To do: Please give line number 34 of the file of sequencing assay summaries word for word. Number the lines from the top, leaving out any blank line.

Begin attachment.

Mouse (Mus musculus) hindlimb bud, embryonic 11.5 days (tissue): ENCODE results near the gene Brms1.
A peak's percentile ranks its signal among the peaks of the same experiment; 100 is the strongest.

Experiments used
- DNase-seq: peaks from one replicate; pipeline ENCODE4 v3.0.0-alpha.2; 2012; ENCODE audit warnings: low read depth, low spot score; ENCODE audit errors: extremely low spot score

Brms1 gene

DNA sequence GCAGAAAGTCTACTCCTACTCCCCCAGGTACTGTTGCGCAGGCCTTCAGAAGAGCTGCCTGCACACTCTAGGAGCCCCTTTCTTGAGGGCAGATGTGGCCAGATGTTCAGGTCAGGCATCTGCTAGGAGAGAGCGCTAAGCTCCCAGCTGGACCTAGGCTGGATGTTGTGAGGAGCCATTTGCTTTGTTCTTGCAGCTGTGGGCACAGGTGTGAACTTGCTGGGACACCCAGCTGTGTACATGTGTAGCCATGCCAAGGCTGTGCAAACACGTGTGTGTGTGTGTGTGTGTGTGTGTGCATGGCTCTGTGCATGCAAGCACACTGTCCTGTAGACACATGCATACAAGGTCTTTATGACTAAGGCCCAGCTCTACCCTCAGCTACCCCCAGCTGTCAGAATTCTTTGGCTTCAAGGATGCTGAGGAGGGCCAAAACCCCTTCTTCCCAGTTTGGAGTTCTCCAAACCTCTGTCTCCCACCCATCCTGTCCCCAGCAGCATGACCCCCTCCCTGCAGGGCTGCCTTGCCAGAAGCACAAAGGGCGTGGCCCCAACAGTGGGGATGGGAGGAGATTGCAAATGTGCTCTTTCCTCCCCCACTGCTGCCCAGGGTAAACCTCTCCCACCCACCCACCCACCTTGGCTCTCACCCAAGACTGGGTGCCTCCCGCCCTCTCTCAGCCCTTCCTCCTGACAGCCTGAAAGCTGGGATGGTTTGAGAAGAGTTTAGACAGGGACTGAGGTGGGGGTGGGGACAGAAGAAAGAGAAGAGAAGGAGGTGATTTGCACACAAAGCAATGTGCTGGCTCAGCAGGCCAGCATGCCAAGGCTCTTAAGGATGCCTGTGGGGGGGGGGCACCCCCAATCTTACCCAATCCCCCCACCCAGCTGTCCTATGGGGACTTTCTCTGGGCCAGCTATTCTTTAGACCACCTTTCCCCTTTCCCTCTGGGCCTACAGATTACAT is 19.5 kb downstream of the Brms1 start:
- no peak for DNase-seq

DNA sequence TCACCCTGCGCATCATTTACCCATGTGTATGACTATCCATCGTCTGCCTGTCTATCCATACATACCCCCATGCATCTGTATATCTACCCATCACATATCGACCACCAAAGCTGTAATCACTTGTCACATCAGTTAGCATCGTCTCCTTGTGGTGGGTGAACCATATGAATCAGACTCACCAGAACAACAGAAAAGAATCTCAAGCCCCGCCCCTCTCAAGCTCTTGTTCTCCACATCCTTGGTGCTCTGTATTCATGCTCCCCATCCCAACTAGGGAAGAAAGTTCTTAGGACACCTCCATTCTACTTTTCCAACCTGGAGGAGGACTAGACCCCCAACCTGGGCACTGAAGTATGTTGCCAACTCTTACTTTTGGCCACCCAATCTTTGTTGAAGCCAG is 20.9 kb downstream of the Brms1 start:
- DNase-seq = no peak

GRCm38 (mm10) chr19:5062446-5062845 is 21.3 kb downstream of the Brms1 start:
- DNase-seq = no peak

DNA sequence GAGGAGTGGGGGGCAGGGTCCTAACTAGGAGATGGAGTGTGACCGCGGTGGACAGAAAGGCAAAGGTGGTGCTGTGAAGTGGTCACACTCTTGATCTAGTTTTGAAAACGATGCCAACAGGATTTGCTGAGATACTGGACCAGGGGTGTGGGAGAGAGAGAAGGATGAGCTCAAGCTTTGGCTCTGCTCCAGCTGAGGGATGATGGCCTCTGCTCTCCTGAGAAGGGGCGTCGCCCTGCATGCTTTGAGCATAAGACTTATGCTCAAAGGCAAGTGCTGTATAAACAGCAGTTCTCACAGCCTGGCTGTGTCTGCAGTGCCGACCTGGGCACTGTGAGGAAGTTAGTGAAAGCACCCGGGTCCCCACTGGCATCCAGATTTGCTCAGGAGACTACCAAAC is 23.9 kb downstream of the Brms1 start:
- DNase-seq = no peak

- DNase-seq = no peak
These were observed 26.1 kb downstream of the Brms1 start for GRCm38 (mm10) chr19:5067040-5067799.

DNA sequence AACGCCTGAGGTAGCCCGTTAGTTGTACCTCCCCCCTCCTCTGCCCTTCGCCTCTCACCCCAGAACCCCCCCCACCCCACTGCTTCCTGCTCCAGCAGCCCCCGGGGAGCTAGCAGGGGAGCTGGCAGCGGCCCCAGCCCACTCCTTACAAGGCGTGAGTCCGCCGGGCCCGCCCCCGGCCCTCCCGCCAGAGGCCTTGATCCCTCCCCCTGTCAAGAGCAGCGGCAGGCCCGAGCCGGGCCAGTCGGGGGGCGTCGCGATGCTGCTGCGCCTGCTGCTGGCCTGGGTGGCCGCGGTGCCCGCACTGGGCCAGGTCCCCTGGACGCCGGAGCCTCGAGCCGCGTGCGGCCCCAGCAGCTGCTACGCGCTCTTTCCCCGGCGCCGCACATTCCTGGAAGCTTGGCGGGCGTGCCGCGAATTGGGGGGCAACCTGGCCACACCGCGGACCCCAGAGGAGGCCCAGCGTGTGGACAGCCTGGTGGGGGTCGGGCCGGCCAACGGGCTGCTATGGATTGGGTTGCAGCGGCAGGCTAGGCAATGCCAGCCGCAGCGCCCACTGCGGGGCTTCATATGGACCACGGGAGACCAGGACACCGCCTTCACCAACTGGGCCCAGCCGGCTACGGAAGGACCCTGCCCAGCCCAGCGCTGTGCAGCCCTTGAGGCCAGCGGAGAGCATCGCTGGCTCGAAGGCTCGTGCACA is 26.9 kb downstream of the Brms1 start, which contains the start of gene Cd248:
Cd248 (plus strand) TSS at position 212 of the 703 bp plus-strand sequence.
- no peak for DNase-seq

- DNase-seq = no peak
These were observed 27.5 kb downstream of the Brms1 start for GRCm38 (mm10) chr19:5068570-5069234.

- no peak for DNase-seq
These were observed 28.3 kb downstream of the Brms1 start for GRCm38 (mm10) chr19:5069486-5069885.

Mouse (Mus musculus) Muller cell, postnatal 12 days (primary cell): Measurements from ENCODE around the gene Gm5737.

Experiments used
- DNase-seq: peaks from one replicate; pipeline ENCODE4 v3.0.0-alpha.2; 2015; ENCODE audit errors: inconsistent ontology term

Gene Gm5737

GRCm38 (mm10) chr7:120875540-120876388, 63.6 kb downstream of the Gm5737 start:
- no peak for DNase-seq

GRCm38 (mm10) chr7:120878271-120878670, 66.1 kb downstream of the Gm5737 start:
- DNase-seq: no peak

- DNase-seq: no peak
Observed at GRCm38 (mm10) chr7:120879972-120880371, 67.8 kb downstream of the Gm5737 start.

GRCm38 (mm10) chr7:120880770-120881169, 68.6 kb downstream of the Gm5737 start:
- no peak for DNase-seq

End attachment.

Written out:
- no peak for DNase-seq